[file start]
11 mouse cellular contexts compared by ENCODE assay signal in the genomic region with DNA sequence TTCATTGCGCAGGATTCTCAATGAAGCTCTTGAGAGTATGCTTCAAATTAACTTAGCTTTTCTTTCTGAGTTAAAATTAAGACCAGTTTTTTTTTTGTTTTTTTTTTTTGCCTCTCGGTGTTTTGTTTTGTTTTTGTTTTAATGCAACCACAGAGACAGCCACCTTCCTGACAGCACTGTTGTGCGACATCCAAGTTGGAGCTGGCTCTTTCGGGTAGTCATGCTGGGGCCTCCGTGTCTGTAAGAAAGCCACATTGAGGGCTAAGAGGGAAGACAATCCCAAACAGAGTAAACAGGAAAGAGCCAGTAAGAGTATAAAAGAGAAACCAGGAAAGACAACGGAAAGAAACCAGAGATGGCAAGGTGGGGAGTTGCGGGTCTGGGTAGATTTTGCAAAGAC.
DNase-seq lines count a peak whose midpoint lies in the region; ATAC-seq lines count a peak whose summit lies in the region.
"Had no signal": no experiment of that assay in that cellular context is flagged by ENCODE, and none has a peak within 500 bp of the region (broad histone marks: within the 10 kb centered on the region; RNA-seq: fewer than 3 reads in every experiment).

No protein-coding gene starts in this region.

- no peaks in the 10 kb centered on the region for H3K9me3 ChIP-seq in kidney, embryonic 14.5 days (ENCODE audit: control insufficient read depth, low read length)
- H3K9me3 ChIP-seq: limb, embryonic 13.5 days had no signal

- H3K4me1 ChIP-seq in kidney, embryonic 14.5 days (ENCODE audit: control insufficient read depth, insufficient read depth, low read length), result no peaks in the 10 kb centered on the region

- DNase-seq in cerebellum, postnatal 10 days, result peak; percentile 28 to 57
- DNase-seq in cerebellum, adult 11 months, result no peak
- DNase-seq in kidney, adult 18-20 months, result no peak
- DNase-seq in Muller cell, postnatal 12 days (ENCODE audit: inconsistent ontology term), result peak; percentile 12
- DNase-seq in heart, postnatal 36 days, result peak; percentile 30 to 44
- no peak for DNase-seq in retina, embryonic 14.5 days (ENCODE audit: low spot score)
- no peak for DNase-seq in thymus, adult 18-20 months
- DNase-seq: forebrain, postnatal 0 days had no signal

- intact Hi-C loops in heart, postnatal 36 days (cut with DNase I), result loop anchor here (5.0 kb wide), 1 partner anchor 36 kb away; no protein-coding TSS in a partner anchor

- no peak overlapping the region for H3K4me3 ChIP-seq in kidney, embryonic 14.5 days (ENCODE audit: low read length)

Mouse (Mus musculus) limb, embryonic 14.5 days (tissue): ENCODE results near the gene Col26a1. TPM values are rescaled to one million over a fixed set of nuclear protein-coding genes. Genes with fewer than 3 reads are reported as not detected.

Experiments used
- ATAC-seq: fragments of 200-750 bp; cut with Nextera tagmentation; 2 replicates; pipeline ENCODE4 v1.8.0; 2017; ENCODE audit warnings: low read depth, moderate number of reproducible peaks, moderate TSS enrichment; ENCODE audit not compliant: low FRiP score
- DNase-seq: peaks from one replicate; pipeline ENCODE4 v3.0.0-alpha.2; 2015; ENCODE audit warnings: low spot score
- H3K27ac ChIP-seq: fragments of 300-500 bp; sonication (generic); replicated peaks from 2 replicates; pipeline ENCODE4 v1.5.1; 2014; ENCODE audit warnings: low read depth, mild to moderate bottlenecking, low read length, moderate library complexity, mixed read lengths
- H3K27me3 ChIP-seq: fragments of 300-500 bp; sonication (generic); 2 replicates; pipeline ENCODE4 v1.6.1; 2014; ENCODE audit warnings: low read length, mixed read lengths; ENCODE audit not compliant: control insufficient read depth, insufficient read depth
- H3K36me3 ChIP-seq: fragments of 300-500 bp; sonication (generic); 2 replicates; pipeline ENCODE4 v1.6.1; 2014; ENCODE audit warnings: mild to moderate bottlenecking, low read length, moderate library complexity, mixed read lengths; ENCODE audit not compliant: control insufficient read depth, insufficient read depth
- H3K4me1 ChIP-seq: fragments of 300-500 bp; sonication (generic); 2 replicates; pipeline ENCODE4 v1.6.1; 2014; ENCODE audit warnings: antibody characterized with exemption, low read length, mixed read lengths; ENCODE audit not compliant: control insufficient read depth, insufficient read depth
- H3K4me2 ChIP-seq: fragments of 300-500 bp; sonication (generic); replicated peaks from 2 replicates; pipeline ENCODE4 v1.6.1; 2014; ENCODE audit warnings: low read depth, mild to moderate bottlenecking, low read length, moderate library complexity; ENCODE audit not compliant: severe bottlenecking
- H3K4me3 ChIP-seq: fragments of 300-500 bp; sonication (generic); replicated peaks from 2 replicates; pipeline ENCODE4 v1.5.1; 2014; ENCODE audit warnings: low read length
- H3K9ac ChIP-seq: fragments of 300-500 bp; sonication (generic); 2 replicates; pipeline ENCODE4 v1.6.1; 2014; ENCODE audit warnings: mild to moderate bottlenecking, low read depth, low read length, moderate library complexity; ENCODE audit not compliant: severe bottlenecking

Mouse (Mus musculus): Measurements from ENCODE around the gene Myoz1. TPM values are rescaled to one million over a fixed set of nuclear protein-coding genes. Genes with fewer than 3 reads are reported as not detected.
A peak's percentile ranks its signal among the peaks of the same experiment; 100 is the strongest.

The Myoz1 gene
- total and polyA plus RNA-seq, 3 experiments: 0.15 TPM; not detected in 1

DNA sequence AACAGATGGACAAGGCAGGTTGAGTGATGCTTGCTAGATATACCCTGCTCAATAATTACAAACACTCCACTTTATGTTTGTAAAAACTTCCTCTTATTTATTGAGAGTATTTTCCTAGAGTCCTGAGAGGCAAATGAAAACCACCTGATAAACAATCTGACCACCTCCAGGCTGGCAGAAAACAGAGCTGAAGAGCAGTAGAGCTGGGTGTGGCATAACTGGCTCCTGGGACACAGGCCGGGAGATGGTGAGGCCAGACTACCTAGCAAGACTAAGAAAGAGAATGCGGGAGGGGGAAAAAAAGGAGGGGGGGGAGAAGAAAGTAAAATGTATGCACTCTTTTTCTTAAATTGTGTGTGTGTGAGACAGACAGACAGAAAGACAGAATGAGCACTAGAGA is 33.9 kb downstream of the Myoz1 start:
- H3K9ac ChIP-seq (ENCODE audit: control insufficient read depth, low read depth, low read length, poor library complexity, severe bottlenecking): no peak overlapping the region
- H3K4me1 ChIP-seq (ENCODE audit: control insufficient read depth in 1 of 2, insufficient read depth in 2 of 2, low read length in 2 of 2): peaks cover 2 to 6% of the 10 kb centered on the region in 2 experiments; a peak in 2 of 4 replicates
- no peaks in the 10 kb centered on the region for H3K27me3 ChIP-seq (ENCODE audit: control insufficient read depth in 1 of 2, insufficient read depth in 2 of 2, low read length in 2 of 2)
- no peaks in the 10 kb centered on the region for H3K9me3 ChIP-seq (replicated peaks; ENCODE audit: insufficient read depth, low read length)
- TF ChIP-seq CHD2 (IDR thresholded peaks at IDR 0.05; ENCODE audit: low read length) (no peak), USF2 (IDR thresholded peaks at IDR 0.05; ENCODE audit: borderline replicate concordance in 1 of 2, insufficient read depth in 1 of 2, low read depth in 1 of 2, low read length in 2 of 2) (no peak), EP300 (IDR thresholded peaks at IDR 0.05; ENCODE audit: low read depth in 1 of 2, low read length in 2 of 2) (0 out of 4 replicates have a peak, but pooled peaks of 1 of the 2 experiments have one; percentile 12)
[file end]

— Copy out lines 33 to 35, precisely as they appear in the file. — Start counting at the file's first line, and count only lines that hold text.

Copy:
DNA sequence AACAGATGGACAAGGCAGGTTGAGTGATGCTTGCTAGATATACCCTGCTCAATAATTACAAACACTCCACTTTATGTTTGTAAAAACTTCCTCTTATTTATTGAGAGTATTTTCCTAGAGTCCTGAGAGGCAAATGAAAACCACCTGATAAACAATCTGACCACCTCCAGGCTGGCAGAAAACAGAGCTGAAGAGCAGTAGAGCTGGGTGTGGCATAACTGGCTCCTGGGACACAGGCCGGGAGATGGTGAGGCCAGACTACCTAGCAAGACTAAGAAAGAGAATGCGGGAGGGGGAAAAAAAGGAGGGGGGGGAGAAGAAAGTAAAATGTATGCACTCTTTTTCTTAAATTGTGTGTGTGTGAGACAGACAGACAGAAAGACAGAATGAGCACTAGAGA is 33.9 kb downstream of the Myoz1 start:
- H3K9ac ChIP-seq (ENCODE audit: control insufficient read depth, low read depth, low read length, poor library complexity, severe bottlenecking): no peak overlapping the region
- H3K4me1 ChIP-seq (ENCODE audit: control insufficient read depth in 1 of 2, insufficient read depth in 2 of 2, low read length in 2 of 2): peaks cover 2 to 6% of the 10 kb centered on the region in 2 experiments; a peak in 2 of 4 replicates